Gulliver Part 4 Descriptive Details??A characteristic that is shared by good fantasy writing and by good satire (or found in a work that is both) is careful attention to descriptive detail....

Gulliver Part 4 Descriptive Details??

A characteristic that is shared by good fantasy writing and by good satire (or found in a work that is both) is careful attention to descriptive detail. Identify at least two specific examples of such careful attention in Gulliver's Travels, Part 4, and explain how they help develop our responses to the story.

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litteacher8 | High School Teacher | (Level 3) Distinguished Educator

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The decsriptions are very important to any fantasy work. For example, in part 4 he describes the imaginary beings the Yahoos in great detail, as is necessary because they are satirical mythical beings. Here is an example of description: "as to those filthy Yahoos, although there were few greater lovers of mankind, at that time, than myself, yet I confess I never saw any sensitive being so detestable on all accounts; and the more I came near them, the more hateful they grew, while I stayed in that country" (chapter 2)
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Karen P.L. Hardison | College Teacher | eNotes Employee

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On the topic of detailed description, I have two observations. One is that at times Swift is as general in his descriptive passages (e.g., the opening paragraph of Part IV) as he is at other times detailed (e.g., the fourth paragraph of Part IV). The other is that--really--at times Swift takes detailed description to the point of absurdity.

Their heads and breasts were covered with a thick hair, some frizzled, and others lank; they had beards like goats, and a long ridge of hair down their backs, and the fore parts of their legs and feet; but the rest of their bodies was bare, so that I might see their skins, which were of a brown buff colour. ...

The descriptions of the beasts, the beginning of which is excerpted above, is one example of detailed descriptive writing, but I would quarrel with the assertion that it is therefore "good" writing. The response elicited--and that which Swift intended--is one of disgust, which is a response (satire or no) that might drive a good many readers away rather than forward in the story.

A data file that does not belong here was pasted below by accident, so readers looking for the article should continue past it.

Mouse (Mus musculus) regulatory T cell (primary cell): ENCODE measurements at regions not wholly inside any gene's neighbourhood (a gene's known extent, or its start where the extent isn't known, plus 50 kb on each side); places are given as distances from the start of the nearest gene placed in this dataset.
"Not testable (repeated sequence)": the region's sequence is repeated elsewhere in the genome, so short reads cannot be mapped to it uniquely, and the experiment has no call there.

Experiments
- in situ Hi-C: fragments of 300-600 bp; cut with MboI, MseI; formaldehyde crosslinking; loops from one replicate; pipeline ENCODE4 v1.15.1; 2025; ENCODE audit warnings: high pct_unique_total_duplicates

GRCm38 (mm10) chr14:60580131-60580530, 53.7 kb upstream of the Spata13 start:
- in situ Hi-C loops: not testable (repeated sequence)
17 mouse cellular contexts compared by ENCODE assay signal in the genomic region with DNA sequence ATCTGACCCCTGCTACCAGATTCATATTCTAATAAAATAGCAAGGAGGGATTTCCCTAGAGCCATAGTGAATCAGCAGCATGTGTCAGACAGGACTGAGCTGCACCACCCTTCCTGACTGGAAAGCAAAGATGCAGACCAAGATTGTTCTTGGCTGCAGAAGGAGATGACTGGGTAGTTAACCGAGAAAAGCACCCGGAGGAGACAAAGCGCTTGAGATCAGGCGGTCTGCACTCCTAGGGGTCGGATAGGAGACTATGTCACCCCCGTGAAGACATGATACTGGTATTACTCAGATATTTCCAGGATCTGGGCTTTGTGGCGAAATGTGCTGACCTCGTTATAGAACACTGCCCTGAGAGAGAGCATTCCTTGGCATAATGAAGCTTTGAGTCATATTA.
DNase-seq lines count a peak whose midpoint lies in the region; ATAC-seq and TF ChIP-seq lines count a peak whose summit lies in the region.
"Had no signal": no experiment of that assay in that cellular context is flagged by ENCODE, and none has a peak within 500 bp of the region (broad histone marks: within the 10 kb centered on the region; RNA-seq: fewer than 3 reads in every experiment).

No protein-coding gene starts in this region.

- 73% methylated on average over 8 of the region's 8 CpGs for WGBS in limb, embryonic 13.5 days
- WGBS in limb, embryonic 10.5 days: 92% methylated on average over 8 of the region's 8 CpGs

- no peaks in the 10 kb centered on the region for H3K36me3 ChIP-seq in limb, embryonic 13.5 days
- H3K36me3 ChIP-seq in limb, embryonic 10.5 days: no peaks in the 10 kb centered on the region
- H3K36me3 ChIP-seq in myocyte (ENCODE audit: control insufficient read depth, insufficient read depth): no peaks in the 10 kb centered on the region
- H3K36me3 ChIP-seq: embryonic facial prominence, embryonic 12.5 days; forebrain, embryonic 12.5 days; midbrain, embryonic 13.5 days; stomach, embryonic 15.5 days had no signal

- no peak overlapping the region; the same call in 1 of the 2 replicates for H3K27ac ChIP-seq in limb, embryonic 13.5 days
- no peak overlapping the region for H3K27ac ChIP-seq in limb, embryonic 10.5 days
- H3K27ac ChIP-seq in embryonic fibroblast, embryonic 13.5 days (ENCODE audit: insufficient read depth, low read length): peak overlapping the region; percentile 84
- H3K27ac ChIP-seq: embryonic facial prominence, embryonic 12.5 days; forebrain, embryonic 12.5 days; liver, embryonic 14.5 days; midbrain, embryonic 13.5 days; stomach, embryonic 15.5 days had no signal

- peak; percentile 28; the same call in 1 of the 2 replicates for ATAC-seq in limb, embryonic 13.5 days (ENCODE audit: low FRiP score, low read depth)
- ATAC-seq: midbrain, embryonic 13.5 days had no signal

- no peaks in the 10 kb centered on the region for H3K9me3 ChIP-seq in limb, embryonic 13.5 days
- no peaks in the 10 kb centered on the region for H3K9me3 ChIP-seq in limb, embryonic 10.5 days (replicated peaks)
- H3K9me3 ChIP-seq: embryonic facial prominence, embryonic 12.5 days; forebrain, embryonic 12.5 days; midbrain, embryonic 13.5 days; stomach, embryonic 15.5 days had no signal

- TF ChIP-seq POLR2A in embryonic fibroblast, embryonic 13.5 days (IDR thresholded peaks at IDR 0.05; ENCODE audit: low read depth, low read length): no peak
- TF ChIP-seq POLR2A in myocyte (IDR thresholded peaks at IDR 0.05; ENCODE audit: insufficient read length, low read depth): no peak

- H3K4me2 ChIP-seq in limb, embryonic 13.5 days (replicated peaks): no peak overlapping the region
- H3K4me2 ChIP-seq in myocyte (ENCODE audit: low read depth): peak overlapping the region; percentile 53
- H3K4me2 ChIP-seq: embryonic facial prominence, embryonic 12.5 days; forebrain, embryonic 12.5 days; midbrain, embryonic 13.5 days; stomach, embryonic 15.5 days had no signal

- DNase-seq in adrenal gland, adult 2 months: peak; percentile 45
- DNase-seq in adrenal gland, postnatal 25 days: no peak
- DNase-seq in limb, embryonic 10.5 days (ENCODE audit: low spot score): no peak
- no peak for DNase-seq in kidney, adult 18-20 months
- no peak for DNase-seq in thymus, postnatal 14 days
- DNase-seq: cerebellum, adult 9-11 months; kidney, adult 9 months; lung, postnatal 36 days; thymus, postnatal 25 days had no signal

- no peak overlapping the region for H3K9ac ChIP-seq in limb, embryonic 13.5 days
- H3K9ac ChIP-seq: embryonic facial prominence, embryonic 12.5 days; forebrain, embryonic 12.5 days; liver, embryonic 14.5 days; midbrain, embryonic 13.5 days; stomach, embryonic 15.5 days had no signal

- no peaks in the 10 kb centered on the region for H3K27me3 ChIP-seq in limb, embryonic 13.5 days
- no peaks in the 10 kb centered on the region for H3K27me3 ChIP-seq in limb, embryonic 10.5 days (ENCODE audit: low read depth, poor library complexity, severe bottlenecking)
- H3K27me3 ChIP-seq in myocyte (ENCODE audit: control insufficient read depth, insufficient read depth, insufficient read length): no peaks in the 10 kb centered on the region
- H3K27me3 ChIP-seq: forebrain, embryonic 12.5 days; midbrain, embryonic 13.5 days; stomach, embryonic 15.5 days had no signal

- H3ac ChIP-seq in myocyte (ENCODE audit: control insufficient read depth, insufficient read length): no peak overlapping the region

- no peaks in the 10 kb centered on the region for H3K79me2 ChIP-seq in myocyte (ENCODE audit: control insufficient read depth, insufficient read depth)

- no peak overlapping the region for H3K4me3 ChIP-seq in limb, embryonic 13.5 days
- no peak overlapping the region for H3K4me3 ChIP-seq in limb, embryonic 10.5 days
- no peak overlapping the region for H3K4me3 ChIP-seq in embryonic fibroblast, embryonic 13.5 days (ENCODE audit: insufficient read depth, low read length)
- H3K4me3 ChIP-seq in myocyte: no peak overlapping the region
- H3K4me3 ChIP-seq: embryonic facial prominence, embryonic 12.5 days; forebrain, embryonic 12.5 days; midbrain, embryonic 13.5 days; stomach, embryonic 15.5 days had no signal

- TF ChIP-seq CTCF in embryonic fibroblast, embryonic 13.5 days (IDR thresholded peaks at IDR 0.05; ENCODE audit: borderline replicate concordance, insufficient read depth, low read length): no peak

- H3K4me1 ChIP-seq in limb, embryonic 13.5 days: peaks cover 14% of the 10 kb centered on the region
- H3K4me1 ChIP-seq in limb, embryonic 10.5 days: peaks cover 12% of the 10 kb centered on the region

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literaturenerd | High School Teacher | (Level 2) Educator Emeritus

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I have to agree that the story's descriptive details offer a view to its readers which is meant to be satirical. Swift's use of detail and imagery can awaken in engaged readers a poignant view of the world around them. Sometimes it takes us stepping outside of our comfort zone to realize what is wrong within our own lives, societies, and cultures.

Therefore, as vangoghfan points out, Gulliver's descriptions of both war and corruption is important.

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accessteacher | High School Teacher | (Level 3) Distinguished Educator

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Yes, one way of approaching this question would be to look at the way in which Gulliver describes the various social and legal systems of the worlds that he visits in great detail. Of course, Swift does this to satirise various beliefs, values and institutions of his time and day, and an excellent example would be Gulliver's explanation of why humans fight battles.

vangoghfan's profile pic

vangoghfan | College Teacher | (Level 2) Educator Emeritus

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Several good examples of such detail can be found in Chapters 5-7 of Part IV.  One of these would include Gulliver's descriptions of the reasons humans go to war. Another would include Gulliver's descriptions of the corruptions of the English legal system. Finally, one more example would include Gulliver's description of the flaws and failings of young English aristocrats.

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